PayrollHero, a B.C. and Manila-based company whose tagline is “Optimizing work productivity with Happiness”, has announced that Krispy Kreme Philippines will be implementing its Human Resource Information System (HRIS), to keep track of employee attendance, scheduling, analytics and payroll. Krispy Kreme will be implementing the software in its more than 40 locations throughout the Philippines.
PayrollHero’s software is a scheduling and payroll tool for employers that allows employees to clock in using facial recognition and GPS, using either the company’s device or their own mobile phone. The system, which is ideally employed in service and retail industries, eliminates the possibility of “buddy punching”, while giving employers exact metrics regarding clocking in and clocking out.The company also recently signed the BreadTalk chain in the Philippines.
While PayrollHero’s clients are mainly based in Southeast Asia and North America, including the Coffee Bean & Tea Leaf chain in Brunei and Malaysia, a full 50% of its clients are in the Philippines, owing to the fact that the company was founded in Manila.
In 2008, at the height of the financial crisis, co-founders Mike Stephenson and Stephen Jagger found themselves in the Philippines attempting to outsource customer service for a software company they had been developing. With the intention of growing that business, Mike stayed in the Philippines for the next three years until realizing that companies he was encountering were relying on ad hoc methods to keep track of its employees, like Excel spreadsheets or punch cards.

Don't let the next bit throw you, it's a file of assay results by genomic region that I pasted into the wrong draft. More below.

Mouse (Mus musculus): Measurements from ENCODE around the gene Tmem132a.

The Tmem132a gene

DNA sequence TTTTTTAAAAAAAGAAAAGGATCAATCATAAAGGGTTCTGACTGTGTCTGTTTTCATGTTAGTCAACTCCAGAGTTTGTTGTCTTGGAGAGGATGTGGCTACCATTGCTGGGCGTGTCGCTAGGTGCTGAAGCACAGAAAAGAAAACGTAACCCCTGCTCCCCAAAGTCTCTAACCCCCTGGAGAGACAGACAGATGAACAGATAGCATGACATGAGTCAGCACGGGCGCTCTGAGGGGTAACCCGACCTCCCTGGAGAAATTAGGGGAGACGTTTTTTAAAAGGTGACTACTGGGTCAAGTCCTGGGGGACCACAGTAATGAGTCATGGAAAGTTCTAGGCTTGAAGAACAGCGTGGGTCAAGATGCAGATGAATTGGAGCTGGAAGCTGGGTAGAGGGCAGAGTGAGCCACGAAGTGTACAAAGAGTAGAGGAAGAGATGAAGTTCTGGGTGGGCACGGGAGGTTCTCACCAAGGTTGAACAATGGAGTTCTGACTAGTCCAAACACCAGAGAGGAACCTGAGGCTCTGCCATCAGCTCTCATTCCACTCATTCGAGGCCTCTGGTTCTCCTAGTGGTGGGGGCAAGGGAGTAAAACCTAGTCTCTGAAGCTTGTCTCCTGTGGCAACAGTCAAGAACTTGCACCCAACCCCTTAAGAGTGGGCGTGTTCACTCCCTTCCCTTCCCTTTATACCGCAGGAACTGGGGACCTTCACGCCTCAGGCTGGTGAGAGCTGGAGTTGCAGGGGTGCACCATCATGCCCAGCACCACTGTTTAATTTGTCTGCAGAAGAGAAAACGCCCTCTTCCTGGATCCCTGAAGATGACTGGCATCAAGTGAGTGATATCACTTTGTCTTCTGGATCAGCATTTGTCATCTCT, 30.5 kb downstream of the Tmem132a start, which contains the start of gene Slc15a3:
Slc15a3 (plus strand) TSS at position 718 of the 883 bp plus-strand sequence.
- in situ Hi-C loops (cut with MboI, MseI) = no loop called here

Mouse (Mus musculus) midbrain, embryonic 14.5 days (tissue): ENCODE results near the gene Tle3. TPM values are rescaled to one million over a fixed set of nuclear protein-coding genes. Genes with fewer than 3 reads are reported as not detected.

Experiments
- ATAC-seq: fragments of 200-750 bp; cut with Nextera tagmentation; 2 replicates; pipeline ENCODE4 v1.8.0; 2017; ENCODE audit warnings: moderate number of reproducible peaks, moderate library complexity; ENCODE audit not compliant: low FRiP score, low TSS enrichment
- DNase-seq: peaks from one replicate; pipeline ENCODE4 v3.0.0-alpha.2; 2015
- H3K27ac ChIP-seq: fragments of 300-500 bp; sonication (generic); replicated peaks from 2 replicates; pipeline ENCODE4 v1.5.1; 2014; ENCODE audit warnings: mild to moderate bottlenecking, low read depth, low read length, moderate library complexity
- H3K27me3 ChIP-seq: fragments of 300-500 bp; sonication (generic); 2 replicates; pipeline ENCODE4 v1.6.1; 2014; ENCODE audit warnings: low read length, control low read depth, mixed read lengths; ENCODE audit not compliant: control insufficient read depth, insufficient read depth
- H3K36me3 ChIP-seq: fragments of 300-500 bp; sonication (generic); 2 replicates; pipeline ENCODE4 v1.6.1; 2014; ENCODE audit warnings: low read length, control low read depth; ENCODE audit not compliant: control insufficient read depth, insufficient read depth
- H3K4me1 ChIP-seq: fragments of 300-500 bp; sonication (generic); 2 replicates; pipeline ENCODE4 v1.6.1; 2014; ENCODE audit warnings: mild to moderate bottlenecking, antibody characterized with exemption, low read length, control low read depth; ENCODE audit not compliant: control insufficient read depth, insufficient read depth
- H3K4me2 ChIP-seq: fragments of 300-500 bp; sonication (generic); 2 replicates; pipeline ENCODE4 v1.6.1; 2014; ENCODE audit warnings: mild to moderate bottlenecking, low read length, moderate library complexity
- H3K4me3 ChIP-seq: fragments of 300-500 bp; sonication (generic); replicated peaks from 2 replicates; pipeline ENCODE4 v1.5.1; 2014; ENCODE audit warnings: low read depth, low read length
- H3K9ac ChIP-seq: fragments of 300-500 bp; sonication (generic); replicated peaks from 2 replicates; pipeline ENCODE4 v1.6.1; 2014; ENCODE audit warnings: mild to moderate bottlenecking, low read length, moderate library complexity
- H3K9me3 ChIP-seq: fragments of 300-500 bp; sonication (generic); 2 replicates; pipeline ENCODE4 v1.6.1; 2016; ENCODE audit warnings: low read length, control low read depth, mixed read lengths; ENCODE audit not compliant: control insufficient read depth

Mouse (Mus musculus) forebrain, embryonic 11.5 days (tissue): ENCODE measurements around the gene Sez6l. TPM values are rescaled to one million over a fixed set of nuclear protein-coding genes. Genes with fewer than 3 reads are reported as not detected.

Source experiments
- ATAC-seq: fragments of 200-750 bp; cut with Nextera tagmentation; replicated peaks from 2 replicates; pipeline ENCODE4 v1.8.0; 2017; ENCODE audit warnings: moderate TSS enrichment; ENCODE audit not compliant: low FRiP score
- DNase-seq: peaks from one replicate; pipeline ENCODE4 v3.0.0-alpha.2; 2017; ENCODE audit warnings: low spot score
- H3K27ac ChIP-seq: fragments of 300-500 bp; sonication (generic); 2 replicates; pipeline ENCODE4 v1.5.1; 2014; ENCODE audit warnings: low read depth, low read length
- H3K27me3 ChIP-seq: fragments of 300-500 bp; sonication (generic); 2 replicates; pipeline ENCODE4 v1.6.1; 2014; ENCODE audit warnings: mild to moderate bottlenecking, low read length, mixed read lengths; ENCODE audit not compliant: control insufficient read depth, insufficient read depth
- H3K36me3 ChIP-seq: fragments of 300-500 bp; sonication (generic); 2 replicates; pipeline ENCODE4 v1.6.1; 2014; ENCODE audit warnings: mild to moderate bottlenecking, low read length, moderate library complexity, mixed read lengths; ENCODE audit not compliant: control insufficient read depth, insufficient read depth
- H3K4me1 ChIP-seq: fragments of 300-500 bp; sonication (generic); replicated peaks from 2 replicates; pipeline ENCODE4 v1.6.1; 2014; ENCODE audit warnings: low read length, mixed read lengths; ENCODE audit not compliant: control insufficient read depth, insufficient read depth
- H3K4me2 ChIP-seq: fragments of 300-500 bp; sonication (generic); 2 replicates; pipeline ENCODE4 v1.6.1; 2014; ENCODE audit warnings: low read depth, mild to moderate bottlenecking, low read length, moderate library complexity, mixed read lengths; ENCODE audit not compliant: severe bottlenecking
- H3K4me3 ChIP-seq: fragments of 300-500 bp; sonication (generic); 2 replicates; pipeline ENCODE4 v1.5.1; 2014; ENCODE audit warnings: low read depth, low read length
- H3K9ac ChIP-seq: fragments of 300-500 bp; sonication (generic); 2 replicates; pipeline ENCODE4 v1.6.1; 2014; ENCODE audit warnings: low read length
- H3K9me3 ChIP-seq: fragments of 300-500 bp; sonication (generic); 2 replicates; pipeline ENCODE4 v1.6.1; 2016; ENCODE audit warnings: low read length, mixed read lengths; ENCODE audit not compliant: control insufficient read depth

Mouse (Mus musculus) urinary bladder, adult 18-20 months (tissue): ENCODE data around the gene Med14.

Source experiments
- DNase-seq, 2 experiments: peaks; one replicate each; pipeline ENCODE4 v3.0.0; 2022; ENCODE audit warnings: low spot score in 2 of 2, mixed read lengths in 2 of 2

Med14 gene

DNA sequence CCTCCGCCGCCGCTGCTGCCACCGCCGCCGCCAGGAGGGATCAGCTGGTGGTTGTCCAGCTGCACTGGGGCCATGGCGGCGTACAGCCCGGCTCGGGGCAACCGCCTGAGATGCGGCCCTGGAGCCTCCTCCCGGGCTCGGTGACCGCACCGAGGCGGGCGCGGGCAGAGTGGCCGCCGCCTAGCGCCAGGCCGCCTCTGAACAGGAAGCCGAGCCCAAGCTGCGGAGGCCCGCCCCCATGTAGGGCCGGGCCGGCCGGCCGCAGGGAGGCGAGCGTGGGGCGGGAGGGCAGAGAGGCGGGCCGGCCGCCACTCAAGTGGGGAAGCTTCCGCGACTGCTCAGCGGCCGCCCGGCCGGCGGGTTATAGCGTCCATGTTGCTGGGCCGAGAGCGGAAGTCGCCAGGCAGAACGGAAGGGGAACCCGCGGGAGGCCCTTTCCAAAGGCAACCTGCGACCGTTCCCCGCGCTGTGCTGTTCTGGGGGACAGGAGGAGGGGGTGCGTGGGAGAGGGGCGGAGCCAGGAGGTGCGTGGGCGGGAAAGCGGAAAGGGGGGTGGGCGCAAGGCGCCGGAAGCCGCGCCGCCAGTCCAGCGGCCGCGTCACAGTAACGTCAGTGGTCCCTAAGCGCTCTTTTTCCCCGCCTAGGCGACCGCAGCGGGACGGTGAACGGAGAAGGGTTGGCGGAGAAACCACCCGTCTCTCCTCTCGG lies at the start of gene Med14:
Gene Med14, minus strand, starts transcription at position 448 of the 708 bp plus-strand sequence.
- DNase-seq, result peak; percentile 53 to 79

Much like the way Shopify was initially developed as an in-house solution for an online snowboard business that went on to become the main business, Stephenson saw an opportunity to develop a scheduling and payroll solution for their Philippines operation. This morphed into PayrollHero, which then became the pair’s primary gig.
Back in Whistler, PayrollHero has attempted to solve the problem of finding and retaining top talent, a constant struggle for start-up companies competing with huge tech players who can easily outbid them, by coining the concept of “Adventure Engineering”. Basically, their employees split time between the company’s Manila office and Whistler, a quick hop from Vancouver surrounded by wilderness and outdoor adventure.
“The fact is that Whistler is an easy international sell for a certain demographic for expert computer programmers,” Stephenson told the Whistler Pique.
Six months ago, they brought over Ron Maravilla from the Philippines to their Whistler office, attempting to get him Canadian residency and incidentally to learn how to snowboard. Ron had never seen snow in his life before arriving in Whistler.